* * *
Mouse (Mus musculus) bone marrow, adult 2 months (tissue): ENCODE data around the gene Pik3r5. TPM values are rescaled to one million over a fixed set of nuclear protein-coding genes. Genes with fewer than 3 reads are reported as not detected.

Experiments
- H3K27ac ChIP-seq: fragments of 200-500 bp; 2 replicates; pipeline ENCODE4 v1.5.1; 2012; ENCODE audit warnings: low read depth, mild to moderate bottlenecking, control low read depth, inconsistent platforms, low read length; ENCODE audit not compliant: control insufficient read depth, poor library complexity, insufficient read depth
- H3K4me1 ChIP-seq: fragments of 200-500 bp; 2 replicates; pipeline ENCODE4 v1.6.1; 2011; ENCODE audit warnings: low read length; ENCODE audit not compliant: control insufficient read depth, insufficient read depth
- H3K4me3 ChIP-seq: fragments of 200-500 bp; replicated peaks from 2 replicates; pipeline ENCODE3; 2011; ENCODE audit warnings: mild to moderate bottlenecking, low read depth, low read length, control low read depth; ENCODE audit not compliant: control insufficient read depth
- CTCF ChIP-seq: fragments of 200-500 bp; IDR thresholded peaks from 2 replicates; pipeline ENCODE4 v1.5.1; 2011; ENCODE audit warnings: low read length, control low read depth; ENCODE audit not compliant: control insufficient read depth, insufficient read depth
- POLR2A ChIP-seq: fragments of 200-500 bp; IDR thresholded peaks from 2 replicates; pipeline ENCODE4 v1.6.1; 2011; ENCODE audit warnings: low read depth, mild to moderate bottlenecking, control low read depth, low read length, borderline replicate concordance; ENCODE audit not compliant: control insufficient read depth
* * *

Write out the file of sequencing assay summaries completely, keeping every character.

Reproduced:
Mouse (Mus musculus) bone marrow, adult 2 months (tissue): ENCODE data around the gene Pik3r5. TPM values are rescaled to one million over a fixed set of nuclear protein-coding genes. Genes with fewer than 3 reads are reported as not detected.

Experiments
- H3K27ac ChIP-seq: fragments of 200-500 bp; 2 replicates; pipeline ENCODE4 v1.5.1; 2012; ENCODE audit warnings: low read depth, mild to moderate bottlenecking, control low read depth, inconsistent platforms, low read length; ENCODE audit not compliant: control insufficient read depth, poor library complexity, insufficient read depth
- H3K4me1 ChIP-seq: fragments of 200-500 bp; 2 replicates; pipeline ENCODE4 v1.6.1; 2011; ENCODE audit warnings: low read length; ENCODE audit not compliant: control insufficient read depth, insufficient read depth
- H3K4me3 ChIP-seq: fragments of 200-500 bp; replicated peaks from 2 replicates; pipeline ENCODE3; 2011; ENCODE audit warnings: mild to moderate bottlenecking, low read depth, low read length, control low read depth; ENCODE audit not compliant: control insufficient read depth
- CTCF ChIP-seq: fragments of 200-500 bp; IDR thresholded peaks from 2 replicates; pipeline ENCODE4 v1.5.1; 2011; ENCODE audit warnings: low read length, control low read depth; ENCODE audit not compliant: control insufficient read depth, insufficient read depth
- POLR2A ChIP-seq: fragments of 200-500 bp; IDR thresholded peaks from 2 replicates; pipeline ENCODE4 v1.6.1; 2011; ENCODE audit warnings: low read depth, mild to moderate bottlenecking, control low read depth, low read length, borderline replicate concordance; ENCODE audit not compliant: control insufficient read depth